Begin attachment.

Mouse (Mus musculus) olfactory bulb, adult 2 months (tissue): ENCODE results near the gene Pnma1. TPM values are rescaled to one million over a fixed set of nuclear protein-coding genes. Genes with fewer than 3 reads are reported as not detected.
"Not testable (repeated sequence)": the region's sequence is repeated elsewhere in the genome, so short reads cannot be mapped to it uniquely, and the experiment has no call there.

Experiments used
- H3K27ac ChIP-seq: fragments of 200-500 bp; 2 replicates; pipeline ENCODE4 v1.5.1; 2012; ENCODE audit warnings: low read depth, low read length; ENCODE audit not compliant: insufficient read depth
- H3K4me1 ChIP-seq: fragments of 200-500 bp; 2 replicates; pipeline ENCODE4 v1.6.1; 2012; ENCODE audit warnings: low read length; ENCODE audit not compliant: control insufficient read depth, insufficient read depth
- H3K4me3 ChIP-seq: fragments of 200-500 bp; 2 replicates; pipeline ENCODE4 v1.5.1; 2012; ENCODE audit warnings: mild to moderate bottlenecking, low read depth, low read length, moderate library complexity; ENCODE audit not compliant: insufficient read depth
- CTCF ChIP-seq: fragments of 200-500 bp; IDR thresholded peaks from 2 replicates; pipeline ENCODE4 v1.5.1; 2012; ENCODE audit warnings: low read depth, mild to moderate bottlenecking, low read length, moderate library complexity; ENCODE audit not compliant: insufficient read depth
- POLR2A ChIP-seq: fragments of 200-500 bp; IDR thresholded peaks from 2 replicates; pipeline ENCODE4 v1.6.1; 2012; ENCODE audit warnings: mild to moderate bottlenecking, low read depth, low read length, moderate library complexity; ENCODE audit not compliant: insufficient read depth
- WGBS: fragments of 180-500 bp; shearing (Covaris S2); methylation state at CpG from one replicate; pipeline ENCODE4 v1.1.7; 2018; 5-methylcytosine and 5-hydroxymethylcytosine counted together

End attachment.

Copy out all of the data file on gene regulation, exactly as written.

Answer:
Mouse (Mus musculus) olfactory bulb, adult 2 months (tissue): ENCODE results near the gene Pnma1. TPM values are rescaled to one million over a fixed set of nuclear protein-coding genes. Genes with fewer than 3 reads are reported as not detected.
"Not testable (repeated sequence)": the region's sequence is repeated elsewhere in the genome, so short reads cannot be mapped to it uniquely, and the experiment has no call there.

Experiments used
- H3K27ac ChIP-seq: fragments of 200-500 bp; 2 replicates; pipeline ENCODE4 v1.5.1; 2012; ENCODE audit warnings: low read depth, low read length; ENCODE audit not compliant: insufficient read depth
- H3K4me1 ChIP-seq: fragments of 200-500 bp; 2 replicates; pipeline ENCODE4 v1.6.1; 2012; ENCODE audit warnings: low read length; ENCODE audit not compliant: control insufficient read depth, insufficient read depth
- H3K4me3 ChIP-seq: fragments of 200-500 bp; 2 replicates; pipeline ENCODE4 v1.5.1; 2012; ENCODE audit warnings: mild to moderate bottlenecking, low read depth, low read length, moderate library complexity; ENCODE audit not compliant: insufficient read depth
- CTCF ChIP-seq: fragments of 200-500 bp; IDR thresholded peaks from 2 replicates; pipeline ENCODE4 v1.5.1; 2012; ENCODE audit warnings: low read depth, mild to moderate bottlenecking, low read length, moderate library complexity; ENCODE audit not compliant: insufficient read depth
- POLR2A ChIP-seq: fragments of 200-500 bp; IDR thresholded peaks from 2 replicates; pipeline ENCODE4 v1.6.1; 2012; ENCODE audit warnings: mild to moderate bottlenecking, low read depth, low read length, moderate library complexity; ENCODE audit not compliant: insufficient read depth
- WGBS: fragments of 180-500 bp; shearing (Covaris S2); methylation state at CpG from one replicate; pipeline ENCODE4 v1.1.7; 2018; 5-methylcytosine and 5-hydroxymethylcytosine counted together